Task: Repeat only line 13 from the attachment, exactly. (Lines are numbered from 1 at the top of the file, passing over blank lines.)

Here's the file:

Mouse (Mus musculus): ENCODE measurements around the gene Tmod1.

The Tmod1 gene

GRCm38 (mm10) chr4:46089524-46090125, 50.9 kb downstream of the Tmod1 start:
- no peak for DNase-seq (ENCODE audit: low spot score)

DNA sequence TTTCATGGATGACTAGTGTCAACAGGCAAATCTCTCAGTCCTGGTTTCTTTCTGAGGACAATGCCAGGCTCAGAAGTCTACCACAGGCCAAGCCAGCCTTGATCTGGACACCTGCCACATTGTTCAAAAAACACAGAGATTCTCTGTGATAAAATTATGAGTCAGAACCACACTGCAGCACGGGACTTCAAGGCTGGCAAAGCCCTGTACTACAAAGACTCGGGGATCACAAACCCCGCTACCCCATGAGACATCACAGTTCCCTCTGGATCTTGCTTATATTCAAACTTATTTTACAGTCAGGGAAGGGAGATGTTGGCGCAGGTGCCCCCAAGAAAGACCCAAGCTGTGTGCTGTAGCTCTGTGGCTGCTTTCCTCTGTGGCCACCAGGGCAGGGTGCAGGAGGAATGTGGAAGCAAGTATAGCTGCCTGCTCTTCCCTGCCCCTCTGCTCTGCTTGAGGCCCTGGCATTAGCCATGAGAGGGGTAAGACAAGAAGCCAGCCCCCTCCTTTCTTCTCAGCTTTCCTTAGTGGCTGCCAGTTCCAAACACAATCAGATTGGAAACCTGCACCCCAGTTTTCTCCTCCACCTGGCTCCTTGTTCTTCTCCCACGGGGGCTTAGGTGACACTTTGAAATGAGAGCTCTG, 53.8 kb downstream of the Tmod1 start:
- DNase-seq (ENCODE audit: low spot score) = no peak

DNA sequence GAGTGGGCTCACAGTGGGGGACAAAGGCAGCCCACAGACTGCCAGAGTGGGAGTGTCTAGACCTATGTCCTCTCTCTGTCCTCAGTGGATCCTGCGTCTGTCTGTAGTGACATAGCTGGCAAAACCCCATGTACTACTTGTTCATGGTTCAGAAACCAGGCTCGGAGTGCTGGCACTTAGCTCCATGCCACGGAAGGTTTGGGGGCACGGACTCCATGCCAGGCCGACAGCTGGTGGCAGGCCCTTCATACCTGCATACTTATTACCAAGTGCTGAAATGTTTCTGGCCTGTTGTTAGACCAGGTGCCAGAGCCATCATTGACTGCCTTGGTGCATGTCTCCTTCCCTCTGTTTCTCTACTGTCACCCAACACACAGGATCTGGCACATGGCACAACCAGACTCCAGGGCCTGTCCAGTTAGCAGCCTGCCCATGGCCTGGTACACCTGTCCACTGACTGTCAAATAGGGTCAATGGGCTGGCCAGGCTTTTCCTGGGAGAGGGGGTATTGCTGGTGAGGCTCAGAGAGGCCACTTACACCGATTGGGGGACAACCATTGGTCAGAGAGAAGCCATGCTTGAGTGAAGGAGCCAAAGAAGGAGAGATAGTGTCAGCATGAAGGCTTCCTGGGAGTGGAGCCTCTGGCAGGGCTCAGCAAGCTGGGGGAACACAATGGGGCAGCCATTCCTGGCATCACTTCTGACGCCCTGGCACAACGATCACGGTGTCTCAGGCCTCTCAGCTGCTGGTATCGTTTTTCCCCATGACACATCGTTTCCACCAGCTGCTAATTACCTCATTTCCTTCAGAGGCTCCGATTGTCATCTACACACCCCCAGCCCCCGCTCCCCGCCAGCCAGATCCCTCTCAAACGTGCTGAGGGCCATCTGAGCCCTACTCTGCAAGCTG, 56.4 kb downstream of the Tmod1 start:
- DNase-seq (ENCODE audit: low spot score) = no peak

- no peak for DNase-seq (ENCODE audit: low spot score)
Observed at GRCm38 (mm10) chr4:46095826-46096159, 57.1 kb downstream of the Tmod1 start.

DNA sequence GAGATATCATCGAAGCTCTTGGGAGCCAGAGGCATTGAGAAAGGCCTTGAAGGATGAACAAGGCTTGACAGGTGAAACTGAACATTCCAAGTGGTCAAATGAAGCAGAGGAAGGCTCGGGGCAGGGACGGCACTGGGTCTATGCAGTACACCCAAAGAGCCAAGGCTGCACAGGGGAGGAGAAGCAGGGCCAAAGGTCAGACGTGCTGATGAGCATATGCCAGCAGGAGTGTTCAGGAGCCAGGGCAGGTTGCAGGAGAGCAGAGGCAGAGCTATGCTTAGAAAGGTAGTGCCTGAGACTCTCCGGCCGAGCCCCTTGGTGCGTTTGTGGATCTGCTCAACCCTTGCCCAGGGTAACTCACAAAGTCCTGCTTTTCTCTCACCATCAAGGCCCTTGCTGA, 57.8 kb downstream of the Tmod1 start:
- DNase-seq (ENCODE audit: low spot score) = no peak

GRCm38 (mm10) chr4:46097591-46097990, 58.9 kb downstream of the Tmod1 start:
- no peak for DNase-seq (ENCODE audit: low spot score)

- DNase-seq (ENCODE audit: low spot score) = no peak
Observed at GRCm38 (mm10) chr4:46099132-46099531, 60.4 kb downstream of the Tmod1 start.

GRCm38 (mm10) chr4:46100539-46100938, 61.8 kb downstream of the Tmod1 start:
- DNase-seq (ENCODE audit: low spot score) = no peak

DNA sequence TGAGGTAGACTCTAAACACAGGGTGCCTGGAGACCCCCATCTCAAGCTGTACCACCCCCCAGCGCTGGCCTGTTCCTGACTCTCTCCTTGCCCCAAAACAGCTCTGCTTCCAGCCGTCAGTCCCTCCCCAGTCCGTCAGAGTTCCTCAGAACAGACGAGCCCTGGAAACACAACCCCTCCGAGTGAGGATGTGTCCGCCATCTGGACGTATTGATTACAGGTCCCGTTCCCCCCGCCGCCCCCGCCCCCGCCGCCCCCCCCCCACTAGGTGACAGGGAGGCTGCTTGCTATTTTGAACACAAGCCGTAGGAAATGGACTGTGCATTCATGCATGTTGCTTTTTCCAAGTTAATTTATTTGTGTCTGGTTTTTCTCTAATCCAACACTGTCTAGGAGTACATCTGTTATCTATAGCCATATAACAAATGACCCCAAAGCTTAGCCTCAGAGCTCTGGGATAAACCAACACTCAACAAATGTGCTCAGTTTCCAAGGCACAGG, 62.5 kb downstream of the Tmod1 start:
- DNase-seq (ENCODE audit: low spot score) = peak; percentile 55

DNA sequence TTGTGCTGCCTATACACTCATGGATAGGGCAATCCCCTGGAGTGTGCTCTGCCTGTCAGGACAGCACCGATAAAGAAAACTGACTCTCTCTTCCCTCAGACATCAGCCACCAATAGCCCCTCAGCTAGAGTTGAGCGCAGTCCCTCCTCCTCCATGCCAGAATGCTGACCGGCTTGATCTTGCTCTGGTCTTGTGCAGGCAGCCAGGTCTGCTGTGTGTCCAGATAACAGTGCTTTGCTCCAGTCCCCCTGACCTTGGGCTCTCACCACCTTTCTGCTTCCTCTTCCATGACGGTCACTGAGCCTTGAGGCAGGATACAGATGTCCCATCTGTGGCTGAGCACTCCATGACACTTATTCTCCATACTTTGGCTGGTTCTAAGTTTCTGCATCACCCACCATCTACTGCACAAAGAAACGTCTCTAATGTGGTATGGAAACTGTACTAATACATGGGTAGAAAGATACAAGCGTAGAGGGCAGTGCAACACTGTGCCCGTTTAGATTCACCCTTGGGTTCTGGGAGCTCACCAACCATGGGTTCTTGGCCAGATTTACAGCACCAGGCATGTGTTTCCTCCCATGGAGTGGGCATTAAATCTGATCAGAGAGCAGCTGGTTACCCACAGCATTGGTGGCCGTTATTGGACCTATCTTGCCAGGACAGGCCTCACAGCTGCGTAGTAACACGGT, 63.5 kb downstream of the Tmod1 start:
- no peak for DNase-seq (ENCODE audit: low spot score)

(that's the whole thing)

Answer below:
GRCm38 (mm10) chr4:46097591-46097990, 58.9 kb downstream of the Tmod1 start: